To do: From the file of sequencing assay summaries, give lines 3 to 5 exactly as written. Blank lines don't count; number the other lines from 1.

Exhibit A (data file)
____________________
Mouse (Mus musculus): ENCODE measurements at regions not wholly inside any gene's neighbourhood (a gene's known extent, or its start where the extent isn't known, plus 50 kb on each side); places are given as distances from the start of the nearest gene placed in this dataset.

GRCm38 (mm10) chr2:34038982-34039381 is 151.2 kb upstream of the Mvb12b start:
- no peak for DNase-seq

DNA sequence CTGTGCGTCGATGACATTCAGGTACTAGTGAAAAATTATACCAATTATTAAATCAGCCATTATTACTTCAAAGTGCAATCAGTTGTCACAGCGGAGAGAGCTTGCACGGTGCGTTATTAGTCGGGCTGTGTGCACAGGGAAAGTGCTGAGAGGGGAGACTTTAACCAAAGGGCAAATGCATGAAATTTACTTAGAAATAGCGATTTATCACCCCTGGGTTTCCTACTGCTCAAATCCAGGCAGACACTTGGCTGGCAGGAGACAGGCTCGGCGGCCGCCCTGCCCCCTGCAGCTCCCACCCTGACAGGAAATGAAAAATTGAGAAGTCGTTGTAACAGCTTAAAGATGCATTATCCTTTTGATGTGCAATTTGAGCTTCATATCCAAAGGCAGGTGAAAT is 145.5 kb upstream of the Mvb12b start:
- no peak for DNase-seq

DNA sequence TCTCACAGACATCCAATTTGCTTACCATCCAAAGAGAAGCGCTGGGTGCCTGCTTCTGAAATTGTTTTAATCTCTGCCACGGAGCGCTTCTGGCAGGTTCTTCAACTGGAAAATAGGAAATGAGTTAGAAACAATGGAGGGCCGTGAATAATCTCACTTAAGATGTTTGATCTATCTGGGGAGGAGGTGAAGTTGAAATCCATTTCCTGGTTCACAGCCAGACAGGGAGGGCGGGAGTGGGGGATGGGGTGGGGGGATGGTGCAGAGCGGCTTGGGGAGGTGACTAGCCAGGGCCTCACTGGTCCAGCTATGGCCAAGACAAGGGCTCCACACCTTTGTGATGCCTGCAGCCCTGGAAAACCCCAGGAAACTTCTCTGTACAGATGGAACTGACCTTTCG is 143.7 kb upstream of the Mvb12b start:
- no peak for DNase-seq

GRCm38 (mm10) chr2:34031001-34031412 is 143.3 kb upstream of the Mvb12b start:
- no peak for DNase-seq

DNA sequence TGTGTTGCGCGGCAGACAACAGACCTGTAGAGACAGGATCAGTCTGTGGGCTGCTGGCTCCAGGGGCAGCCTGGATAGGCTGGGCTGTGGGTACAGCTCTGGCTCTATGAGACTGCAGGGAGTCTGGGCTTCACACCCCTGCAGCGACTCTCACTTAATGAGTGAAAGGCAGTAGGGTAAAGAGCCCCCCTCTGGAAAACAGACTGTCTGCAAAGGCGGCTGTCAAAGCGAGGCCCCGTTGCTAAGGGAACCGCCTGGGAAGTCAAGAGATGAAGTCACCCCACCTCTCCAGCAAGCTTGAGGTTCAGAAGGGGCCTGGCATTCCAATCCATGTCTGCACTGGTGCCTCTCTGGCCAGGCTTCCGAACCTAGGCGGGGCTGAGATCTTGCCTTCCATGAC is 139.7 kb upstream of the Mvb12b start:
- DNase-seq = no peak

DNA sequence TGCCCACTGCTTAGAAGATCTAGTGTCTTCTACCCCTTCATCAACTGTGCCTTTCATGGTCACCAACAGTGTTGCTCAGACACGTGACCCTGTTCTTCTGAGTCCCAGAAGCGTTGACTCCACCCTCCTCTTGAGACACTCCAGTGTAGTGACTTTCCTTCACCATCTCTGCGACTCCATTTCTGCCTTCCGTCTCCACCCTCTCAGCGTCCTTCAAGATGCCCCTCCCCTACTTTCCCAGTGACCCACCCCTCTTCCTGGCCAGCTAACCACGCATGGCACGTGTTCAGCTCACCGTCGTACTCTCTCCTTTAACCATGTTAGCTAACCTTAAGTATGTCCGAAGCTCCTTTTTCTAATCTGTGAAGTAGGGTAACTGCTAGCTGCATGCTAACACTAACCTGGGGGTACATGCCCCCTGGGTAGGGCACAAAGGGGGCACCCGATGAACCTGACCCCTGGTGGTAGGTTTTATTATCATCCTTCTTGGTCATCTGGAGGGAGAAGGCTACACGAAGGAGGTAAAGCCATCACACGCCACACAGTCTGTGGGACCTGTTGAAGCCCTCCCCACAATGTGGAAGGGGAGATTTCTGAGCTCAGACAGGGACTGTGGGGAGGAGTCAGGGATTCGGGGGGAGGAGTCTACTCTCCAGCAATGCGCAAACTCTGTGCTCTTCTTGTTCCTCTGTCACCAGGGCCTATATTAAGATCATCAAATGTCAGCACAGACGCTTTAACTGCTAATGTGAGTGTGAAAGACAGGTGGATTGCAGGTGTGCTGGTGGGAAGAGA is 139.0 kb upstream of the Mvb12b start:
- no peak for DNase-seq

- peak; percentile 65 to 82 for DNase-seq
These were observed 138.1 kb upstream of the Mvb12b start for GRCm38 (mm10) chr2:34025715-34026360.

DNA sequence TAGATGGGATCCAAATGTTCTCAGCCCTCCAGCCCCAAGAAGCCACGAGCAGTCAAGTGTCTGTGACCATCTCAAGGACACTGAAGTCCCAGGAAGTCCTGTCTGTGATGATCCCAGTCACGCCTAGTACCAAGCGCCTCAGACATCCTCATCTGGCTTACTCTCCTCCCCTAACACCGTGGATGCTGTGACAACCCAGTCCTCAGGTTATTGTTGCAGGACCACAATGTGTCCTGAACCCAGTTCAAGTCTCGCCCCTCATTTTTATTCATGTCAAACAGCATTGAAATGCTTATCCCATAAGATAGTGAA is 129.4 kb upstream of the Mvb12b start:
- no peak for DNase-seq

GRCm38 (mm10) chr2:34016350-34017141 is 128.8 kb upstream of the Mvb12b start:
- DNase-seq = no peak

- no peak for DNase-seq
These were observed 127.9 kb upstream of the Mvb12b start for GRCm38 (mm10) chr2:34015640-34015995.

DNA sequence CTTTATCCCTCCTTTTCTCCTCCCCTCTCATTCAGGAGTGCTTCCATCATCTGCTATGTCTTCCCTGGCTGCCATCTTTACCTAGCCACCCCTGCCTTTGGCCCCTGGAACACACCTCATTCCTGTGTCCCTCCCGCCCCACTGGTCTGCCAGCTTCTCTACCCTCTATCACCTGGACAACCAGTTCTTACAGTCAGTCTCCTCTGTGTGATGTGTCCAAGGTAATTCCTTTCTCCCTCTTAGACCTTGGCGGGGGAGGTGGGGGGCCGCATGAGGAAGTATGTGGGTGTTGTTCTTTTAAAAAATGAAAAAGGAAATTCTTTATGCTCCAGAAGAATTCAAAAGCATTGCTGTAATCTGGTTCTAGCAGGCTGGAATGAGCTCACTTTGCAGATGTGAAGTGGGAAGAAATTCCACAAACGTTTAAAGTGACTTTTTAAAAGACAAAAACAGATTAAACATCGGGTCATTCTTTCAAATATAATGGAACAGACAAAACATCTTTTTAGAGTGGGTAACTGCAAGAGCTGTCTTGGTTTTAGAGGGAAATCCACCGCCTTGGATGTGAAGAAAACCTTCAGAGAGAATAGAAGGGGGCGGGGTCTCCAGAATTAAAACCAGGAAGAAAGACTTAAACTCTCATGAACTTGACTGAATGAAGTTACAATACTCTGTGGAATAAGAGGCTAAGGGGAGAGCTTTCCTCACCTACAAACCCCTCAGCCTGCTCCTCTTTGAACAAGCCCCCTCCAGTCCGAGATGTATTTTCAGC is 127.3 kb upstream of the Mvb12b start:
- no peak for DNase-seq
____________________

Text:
- no peak for DNase-seq

DNA sequence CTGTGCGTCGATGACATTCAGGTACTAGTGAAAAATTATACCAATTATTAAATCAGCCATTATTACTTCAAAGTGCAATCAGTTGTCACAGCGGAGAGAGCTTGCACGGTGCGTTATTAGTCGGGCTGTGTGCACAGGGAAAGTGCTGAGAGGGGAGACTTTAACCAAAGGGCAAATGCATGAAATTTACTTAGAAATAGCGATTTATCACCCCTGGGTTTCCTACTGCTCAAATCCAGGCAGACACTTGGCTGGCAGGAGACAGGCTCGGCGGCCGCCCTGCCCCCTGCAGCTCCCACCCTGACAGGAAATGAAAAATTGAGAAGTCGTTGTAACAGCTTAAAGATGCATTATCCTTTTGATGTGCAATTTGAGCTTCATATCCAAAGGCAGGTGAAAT is 145.5 kb upstream of the Mvb12b start:
- no peak for DNase-seq